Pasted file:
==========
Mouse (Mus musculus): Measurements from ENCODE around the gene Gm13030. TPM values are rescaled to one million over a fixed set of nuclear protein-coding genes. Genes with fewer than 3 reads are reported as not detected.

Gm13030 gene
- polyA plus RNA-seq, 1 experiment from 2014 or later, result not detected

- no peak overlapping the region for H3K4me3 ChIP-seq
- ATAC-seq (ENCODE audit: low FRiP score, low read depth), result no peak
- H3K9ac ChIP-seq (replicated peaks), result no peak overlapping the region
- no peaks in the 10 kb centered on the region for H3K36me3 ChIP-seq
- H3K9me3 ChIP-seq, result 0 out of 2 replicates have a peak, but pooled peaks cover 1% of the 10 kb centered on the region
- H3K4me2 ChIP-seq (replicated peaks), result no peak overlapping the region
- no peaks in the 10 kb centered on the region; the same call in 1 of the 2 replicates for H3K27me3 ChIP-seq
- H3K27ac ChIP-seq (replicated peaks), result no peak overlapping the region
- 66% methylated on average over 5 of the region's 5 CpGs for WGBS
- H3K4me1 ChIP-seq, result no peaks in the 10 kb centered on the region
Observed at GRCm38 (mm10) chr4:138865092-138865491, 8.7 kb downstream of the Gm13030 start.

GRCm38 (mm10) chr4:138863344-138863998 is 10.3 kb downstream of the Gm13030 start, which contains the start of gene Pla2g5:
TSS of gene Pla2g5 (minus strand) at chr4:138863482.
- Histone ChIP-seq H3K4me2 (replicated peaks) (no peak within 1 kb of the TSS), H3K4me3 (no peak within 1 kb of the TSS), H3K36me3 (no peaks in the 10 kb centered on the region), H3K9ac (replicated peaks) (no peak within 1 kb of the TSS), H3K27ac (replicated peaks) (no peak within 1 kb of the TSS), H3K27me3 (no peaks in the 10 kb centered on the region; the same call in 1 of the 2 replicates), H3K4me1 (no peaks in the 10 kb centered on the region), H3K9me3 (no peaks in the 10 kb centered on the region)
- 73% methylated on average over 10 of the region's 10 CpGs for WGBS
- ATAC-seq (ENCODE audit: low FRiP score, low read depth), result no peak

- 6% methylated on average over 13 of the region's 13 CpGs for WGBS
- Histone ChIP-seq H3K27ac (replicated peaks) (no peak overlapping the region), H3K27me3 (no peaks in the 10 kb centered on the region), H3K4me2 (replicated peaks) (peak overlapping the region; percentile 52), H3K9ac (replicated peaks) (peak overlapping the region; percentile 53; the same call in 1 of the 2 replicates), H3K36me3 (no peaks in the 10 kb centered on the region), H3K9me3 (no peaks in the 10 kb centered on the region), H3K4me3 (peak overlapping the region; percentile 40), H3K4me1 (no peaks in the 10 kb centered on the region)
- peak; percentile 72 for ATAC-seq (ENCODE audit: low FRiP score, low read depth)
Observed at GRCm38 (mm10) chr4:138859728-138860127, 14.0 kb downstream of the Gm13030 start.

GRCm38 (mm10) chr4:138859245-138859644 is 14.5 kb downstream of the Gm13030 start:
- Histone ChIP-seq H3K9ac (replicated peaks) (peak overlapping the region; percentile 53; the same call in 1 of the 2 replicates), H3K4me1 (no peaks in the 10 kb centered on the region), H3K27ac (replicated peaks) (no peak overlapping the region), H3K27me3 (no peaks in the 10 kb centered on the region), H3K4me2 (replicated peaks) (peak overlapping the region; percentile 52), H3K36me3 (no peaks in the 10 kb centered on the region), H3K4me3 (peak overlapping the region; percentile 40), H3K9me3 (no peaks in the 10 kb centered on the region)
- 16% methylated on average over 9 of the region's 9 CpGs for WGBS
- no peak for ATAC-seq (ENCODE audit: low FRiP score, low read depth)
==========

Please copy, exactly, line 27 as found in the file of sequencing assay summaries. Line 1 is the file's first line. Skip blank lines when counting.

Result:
- no peak for ATAC-seq (ENCODE audit: low FRiP score, low read depth)